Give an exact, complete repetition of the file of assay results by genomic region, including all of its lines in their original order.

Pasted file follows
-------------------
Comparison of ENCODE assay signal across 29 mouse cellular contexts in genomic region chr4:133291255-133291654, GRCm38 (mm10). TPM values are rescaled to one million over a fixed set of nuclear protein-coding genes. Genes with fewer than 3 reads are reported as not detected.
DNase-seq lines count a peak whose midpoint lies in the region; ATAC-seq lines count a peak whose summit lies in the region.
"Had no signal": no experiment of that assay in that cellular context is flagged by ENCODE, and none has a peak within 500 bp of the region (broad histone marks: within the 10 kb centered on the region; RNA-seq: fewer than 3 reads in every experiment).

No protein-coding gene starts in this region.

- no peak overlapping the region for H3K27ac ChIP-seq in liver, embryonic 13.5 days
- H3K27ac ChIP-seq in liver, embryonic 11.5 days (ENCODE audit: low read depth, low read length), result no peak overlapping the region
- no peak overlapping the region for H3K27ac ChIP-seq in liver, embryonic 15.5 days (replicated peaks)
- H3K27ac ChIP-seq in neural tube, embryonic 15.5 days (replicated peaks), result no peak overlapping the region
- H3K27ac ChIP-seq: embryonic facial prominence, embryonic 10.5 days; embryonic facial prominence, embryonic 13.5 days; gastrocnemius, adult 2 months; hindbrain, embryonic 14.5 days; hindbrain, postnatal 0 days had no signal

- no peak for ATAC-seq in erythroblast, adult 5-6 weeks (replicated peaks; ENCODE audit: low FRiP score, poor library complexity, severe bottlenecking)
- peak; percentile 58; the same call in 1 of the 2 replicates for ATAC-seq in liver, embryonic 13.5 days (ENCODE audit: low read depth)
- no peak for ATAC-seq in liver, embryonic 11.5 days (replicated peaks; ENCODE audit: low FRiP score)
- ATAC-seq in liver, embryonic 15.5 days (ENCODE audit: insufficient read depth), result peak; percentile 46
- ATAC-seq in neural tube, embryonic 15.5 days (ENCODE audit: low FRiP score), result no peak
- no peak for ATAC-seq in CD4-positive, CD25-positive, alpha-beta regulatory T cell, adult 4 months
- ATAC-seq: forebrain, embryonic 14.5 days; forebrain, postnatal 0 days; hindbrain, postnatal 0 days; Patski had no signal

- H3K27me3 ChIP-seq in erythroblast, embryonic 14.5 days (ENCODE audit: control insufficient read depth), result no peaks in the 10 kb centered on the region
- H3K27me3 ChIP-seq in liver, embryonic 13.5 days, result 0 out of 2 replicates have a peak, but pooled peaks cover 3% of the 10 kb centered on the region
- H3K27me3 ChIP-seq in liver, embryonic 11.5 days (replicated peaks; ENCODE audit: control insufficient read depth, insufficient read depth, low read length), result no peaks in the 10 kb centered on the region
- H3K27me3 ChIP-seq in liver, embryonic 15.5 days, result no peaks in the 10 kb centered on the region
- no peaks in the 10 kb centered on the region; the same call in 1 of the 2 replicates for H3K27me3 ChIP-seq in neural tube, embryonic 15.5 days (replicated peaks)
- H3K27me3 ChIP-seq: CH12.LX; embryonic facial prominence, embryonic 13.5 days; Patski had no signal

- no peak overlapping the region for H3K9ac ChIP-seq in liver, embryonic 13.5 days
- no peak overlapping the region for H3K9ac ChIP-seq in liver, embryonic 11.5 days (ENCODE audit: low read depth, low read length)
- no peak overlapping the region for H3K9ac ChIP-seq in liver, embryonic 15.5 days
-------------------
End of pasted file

Comparison of ENCODE assay signal across 29 mouse cellular contexts in genomic region chr4:133291255-133291654, GRCm38 (mm10). TPM values are rescaled to one million over a fixed set of nuclear protein-coding genes. Genes with fewer than 3 reads are reported as not detected.
DNase-seq lines count a peak whose midpoint lies in the region; ATAC-seq lines count a peak whose summit lies in the region.
"Had no signal": no experiment of that assay in that cellular context is flagged by ENCODE, and none has a peak within 500 bp of the region (broad histone marks: within the 10 kb centered on the region; RNA-seq: fewer than 3 reads in every experiment).

No protein-coding gene starts in this region.

- no peak overlapping the region for H3K27ac ChIP-seq in liver, embryonic 13.5 days
- H3K27ac ChIP-seq in liver, embryonic 11.5 days (ENCODE audit: low read depth, low read length), result no peak overlapping the region
- no peak overlapping the region for H3K27ac ChIP-seq in liver, embryonic 15.5 days (replicated peaks)
- H3K27ac ChIP-seq in neural tube, embryonic 15.5 days (replicated peaks), result no peak overlapping the region
- H3K27ac ChIP-seq: embryonic facial prominence, embryonic 10.5 days; embryonic facial prominence, embryonic 13.5 days; gastrocnemius, adult 2 months; hindbrain, embryonic 14.5 days; hindbrain, postnatal 0 days had no signal

- no peak for ATAC-seq in erythroblast, adult 5-6 weeks (replicated peaks; ENCODE audit: low FRiP score, poor library complexity, severe bottlenecking)
- peak; percentile 58; the same call in 1 of the 2 replicates for ATAC-seq in liver, embryonic 13.5 days (ENCODE audit: low read depth)
- no peak for ATAC-seq in liver, embryonic 11.5 days (replicated peaks; ENCODE audit: low FRiP score)
- ATAC-seq in liver, embryonic 15.5 days (ENCODE audit: insufficient read depth), result peak; percentile 46
- ATAC-seq in neural tube, embryonic 15.5 days (ENCODE audit: low FRiP score), result no peak
- no peak for ATAC-seq in CD4-positive, CD25-positive, alpha-beta regulatory T cell, adult 4 months
- ATAC-seq: forebrain, embryonic 14.5 days; forebrain, postnatal 0 days; hindbrain, postnatal 0 days; Patski had no signal

- H3K27me3 ChIP-seq in erythroblast, embryonic 14.5 days (ENCODE audit: control insufficient read depth), result no peaks in the 10 kb centered on the region
- H3K27me3 ChIP-seq in liver, embryonic 13.5 days, result 0 out of 2 replicates have a peak, but pooled peaks cover 3% of the 10 kb centered on the region
- H3K27me3 ChIP-seq in liver, embryonic 11.5 days (replicated peaks; ENCODE audit: control insufficient read depth, insufficient read depth, low read length), result no peaks in the 10 kb centered on the region
- H3K27me3 ChIP-seq in liver, embryonic 15.5 days, result no peaks in the 10 kb centered on the region
- no peaks in the 10 kb centered on the region; the same call in 1 of the 2 replicates for H3K27me3 ChIP-seq in neural tube, embryonic 15.5 days (replicated peaks)
- H3K27me3 ChIP-seq: CH12.LX; embryonic facial prominence, embryonic 13.5 days; Patski had no signal

- no peak overlapping the region for H3K9ac ChIP-seq in liver, embryonic 13.5 days
- no peak overlapping the region for H3K9ac ChIP-seq in liver, embryonic 11.5 days (ENCODE audit: low read depth, low read length)
- no peak overlapping the region for H3K9ac ChIP-seq in liver, embryonic 15.5 days